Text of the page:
Diamonds have been treasured for their beauty for many years
There are a few truly incredible stones that have made their mark in the world.
Learn about two of the most historically famous diamonds with us at Garner’s Jewelry:
The Hope Diamond
One of the world’s most famous jewels, the Hope diamond is blue in color and weighs 45.42 carats. Said to be stolen from an idol in India, the stone is thought to be cursed. Donated to the Smithsonian Institute in 1958, the Hope diamond has had a long and interesting history.
Originally purchased by a French merchant, the diamond weighed 112 karats when it was sold to King Louis XIV of France. Cut down by the court jeweler, the stone became known as the “Blue Diamond of the Crown” and was worn by the king. After the beheading of Louis XVI and Marie Antoinette, the jewel was lost, not resurfacing again until 1839.
While it was not documented where or how Henry Philip Hope acquired the diamond, it remained in his possession until his death in 1839. The stone stayed in the family for a few years but was eventually sold to pay off debts. After passing through a few more owners and being resized once again, the Hope diamond reached Harry Winston Inc in 1949. It was with this company that the stone was shown around the world until being donated to The Smithsonian Institute. To view the diamond for yourself, visit the National Natural History Museum in Washington, D.C.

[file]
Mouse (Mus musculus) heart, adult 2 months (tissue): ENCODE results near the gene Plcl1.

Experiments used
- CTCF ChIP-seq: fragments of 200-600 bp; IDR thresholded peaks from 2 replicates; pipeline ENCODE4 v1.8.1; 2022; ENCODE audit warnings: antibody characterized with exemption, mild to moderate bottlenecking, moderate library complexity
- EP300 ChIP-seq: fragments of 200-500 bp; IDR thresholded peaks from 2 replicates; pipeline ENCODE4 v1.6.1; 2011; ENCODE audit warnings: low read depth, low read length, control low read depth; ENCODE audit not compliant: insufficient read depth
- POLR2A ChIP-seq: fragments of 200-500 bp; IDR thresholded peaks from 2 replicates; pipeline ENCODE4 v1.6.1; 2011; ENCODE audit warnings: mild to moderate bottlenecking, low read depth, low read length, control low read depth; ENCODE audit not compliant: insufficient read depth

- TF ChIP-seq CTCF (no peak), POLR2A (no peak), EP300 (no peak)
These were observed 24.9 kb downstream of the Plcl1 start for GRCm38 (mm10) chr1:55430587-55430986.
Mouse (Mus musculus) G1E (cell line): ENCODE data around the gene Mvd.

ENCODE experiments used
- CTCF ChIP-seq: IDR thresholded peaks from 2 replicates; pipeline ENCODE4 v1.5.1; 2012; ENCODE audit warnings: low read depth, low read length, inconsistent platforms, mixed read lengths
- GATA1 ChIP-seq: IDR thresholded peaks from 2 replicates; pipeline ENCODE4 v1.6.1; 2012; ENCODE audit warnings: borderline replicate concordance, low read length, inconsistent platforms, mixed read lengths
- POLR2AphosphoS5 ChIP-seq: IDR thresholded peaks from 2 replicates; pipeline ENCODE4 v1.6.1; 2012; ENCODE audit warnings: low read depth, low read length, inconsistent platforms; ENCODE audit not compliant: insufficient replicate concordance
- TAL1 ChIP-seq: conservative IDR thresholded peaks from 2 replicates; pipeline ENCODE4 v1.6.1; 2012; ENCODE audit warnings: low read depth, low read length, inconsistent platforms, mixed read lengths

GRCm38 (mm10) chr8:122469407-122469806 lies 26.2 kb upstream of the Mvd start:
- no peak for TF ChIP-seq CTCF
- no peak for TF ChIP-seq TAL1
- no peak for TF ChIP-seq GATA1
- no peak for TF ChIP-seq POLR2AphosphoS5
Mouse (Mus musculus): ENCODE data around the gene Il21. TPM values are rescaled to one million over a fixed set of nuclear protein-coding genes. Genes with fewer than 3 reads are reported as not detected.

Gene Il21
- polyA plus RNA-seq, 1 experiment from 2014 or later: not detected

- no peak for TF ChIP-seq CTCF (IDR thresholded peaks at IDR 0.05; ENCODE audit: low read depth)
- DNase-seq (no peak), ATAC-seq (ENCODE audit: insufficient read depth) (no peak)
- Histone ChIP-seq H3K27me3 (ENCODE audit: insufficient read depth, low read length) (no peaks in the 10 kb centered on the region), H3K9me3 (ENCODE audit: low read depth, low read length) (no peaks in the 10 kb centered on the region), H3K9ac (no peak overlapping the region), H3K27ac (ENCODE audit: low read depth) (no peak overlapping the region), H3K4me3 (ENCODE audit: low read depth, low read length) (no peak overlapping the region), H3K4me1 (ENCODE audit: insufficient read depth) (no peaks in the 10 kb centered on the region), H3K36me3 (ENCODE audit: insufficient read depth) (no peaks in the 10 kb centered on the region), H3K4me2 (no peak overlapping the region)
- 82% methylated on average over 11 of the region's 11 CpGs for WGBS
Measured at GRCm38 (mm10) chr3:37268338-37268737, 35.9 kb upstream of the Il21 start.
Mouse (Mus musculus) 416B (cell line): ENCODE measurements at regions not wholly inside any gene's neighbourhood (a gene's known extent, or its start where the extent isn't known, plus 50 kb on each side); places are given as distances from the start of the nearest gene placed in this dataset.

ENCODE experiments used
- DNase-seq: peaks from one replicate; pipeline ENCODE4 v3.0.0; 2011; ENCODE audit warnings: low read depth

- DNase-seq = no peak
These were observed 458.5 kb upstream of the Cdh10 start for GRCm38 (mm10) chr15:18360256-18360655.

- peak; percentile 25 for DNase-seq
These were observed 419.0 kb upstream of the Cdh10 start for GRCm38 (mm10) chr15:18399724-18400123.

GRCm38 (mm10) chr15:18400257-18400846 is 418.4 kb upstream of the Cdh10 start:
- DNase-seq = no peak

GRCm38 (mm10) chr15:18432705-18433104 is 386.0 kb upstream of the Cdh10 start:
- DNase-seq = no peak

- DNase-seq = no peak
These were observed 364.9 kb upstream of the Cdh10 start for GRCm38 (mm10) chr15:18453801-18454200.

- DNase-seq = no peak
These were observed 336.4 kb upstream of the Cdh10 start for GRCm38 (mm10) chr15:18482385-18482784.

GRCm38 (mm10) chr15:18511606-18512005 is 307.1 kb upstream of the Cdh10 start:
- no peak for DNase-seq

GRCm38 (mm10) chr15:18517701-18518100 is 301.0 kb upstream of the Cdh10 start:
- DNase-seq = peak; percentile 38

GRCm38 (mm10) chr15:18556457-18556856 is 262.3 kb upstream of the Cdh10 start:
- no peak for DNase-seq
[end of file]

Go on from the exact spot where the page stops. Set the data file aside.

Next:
The Kahinoor Diamond
Currently called Koh-i-noor, a Persian phrase meaning “Mountain of Light,” this diamond has been referenced throughout history. Called Syamantaka in a Sanskrit script, the diamond was thought to be mentioned 5,000 years ago.
A curse was placed in the diamond with Hindi text from 1306 stating, “He who owns this diamond will own the world, but will also know all its misfortunes. Only God, or a woman, can wear it with impunity.”
Passed from royalty to royalty from the early 1300s to 1850, the stone was then given to Queen Victoria when the properties of the Sikh Empire were confiscated by the British East India Company. Exhibited in the Crystal Palace, the diamond was reshaped in 1852 and cut to 108.93 karats. The Kohinoor became a part of the Crown Jewels after Queen Victoria’s death, and she stated in her will that the Kohinoor could only be worn by a female queen.
Visit Garner’s Jewelry to find your own antique diamond jewelry or to purchase a new piece. With two Michigan store locations, we are happy to serve all of your jewelry needs!